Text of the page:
Taruskin resumes his assault on the “new spiritualists”:
No cute children’s choirs here. No sexy Latin rhythm. Messiaen’s spirituality was anything but warm and fuzzy, his style often the opposite of ingratiating, and that is what finally saves his work from kitsch. Of all the music of the twentieth century, his was the most genuinely (and essentially) theological, with all that the word implies in opposition to the debased secular humanism that drives John Adams’s or Osvaldo Golijov’s socially regressive visions of the commercial sublime.
Given that a lot of us are indeed “debased secular humanists” who relish Messiaen alongside Arvo Pärt—not to mention Bach, Daoist ritual, and Amy Winehouse—this is somewhat chastening. Like the female party guest in Manhattan (“I finally had an orgasm, and my doctor told me it was the wrong kind”), I’m not sure if lectures on “the right kind of spirituality”—from Taruskin or anyone else—are entirely suitable. But sure, Messiaen is amazing…
Messiaen’s rigorously religious outlook in a relentlessly secular world made him an eccentric figure and a paradoxical one. Although he was certainly a towering figure in the history of twentieth-century music, he was not of it. In a peculiar way the twentieth century did not exist for him. When we look back on it we can hardly see it except in terms of gulags, holocausts, actual and threatened mass destruction, and spiritual emptiness, now capitally exemplified by what passes for spirituality in art. [… His] seeming inobservance, that eternally cloudless sky, could look, to one less fortunately born, like indifference, even an insult, to human suffering.
“Unchaste” was the critic Andrew Porter’s deliciously prim and Protestant reaction to the Himalayan ecstasies of Saint François. Even those less inclined towards moral censure often find it hard to understand an esthetic that celebrates renunciation of the material and mortification of the flesh with such opulent (not to mention expensive) forces as Messiaen mustered up for Saint François.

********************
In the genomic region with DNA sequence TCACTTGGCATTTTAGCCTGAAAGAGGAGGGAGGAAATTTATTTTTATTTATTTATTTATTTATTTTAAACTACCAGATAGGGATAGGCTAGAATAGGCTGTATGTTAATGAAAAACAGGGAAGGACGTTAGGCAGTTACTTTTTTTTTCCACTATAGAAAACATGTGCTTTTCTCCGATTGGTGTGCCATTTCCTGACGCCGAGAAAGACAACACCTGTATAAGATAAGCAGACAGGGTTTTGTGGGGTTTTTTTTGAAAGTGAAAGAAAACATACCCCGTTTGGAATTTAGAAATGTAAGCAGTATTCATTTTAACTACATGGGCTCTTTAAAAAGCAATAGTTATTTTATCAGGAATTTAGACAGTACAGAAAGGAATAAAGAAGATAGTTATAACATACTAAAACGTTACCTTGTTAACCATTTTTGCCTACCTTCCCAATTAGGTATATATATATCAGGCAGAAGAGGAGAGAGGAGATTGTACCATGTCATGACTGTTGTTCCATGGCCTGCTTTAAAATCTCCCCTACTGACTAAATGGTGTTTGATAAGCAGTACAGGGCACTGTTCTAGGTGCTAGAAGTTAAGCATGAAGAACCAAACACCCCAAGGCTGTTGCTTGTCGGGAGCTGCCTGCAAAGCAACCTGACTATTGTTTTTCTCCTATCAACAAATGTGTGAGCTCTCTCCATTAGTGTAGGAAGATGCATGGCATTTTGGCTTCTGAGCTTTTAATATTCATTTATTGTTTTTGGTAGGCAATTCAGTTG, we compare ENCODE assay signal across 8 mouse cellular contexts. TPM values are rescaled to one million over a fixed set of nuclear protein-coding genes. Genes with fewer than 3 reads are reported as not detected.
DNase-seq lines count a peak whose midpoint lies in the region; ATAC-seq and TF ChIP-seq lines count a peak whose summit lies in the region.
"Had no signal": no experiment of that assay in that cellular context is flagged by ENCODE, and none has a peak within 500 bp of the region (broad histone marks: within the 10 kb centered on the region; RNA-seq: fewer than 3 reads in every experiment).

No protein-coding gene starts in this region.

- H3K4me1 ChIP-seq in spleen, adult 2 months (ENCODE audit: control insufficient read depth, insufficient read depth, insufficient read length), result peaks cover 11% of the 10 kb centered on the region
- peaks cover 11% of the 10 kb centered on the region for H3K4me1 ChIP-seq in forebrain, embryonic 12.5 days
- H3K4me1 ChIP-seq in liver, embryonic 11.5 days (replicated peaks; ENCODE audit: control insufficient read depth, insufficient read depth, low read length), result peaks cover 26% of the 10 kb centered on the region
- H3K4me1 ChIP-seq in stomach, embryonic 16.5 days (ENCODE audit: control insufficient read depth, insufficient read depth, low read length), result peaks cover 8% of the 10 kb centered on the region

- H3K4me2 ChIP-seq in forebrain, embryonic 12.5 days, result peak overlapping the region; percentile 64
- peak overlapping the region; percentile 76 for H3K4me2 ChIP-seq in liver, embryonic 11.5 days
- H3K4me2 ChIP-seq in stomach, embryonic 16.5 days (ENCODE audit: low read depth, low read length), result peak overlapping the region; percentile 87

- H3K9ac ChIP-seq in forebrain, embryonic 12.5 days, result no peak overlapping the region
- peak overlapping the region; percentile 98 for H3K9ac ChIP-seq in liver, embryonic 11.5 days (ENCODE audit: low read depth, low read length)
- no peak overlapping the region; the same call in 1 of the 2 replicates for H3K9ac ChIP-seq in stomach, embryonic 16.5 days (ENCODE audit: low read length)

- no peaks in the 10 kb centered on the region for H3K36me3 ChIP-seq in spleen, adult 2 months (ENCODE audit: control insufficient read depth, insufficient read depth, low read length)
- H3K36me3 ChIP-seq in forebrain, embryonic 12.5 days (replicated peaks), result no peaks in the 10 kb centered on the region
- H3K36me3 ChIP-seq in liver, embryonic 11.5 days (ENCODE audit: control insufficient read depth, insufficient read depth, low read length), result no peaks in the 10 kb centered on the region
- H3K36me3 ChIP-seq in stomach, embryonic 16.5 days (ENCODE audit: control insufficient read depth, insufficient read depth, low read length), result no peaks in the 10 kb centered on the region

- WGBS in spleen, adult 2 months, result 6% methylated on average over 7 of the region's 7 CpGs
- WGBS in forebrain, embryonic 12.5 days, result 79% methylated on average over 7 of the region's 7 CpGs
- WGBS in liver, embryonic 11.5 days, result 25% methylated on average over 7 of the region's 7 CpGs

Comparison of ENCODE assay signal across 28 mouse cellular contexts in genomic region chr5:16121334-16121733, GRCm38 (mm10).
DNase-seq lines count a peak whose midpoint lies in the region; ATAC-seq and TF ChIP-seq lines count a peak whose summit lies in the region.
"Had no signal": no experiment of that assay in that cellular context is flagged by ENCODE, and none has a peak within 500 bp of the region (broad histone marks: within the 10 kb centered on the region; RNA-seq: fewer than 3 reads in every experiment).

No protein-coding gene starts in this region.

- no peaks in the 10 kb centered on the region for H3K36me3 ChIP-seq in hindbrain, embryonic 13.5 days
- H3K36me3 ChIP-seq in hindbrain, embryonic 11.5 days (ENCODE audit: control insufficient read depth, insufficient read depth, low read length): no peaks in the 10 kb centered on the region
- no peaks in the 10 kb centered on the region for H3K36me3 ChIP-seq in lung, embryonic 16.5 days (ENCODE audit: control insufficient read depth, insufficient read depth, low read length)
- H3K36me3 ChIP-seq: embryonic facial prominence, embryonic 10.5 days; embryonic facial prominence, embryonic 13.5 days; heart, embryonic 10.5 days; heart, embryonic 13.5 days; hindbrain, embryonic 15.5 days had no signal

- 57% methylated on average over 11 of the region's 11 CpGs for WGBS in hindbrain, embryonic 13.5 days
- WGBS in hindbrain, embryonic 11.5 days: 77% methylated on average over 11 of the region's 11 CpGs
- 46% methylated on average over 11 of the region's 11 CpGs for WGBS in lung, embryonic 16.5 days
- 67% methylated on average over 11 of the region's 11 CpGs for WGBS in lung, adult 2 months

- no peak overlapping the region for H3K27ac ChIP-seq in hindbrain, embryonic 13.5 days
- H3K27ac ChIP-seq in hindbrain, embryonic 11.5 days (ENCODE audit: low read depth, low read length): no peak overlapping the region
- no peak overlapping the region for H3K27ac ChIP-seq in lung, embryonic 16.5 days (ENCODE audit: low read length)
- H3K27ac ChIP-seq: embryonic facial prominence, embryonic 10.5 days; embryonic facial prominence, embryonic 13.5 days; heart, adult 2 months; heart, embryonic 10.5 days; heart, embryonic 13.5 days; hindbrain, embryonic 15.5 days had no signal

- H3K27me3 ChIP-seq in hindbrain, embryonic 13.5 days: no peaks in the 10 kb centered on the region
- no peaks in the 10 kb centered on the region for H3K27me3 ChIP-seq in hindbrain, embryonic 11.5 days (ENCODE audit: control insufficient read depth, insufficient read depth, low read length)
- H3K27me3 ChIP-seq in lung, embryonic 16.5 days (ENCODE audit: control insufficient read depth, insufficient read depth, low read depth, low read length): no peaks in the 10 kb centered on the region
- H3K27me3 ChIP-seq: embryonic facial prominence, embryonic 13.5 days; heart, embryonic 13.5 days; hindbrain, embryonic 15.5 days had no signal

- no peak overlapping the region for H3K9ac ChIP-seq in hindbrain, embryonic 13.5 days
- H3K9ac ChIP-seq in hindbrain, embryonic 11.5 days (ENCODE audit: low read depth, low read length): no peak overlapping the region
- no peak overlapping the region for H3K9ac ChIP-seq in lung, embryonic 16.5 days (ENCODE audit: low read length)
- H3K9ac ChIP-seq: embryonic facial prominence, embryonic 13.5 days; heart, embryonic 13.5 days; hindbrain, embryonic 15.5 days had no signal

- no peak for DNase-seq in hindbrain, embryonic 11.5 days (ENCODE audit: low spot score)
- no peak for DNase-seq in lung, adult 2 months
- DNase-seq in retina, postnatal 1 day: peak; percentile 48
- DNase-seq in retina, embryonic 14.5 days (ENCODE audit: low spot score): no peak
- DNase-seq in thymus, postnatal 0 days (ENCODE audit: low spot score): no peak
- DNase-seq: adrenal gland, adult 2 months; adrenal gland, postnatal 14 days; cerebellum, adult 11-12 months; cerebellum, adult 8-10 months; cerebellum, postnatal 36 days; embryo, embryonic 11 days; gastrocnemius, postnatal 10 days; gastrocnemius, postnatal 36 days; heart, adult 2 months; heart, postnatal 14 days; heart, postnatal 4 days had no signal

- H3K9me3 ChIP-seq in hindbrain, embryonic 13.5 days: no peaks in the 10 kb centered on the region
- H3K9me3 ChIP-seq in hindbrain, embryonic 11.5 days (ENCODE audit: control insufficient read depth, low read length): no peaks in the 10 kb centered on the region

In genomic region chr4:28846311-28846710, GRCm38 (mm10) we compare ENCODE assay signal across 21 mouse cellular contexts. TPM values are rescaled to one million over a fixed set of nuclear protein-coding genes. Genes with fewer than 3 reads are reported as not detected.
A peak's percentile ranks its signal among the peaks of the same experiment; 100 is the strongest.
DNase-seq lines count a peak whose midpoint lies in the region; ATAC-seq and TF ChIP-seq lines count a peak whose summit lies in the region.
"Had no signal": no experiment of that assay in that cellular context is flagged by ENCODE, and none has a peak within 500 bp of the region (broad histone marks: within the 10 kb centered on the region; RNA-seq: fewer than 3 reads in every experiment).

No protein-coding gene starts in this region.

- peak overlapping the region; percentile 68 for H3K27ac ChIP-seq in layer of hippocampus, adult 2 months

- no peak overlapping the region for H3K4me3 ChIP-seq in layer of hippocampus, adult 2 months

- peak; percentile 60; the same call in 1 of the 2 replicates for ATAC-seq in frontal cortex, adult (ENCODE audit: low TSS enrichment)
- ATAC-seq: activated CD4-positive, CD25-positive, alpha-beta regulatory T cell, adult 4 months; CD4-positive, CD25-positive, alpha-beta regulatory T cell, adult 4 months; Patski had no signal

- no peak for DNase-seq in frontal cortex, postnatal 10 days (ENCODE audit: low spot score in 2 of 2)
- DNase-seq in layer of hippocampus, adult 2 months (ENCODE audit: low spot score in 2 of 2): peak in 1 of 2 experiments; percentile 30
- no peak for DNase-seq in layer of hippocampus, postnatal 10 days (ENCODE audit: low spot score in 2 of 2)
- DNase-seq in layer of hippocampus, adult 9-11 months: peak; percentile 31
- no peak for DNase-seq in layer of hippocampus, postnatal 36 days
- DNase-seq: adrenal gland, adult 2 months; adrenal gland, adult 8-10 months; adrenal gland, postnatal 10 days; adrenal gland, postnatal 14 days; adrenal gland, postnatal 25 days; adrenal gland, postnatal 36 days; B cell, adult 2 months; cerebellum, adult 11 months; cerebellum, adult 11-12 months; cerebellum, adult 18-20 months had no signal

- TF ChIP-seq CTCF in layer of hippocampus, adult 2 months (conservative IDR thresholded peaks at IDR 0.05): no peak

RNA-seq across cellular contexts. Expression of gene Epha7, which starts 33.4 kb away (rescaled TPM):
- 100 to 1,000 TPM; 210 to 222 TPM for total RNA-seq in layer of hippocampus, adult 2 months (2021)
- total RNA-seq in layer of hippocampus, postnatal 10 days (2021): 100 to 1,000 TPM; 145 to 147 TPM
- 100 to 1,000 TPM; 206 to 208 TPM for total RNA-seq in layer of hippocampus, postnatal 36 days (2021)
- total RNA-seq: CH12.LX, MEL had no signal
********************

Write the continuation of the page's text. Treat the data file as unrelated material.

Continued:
But how else to give a secular audience a glimpse of the perfect joy of divinity: the joy that St Francis describes in the opera’s first scene as the goal of terrestrial existence, toward which every subsequent scene depicts another arduous step? That joy exists quite apart from anyone’s experience of it. Among mortals only a saint can ever know it, but anyone can—must—try to imagine it, for to the believer it is the true—and only—existential reality: what we know on earth—gulags, stalags, Vichys, holocausts, and all—is mere Maya, “appearance”.
Citing Leslie Sprout, Taruskin goes on to question pundits’ later use of the incandescent Quartet for the end of time to “represent the plight not only of the captive French soldiers but also of all victims of Nazi persecution, including those of the Holocaust”. He deplores the way that “Holocaust memorializing furnished the twentieth century with its greatest infusion of ephemeral, egoistic kitsch”. Sounding ever more like a devout Catholic himself, Taruskin speaks for Messiaen, unable to resist another parting shot at lesser mortals: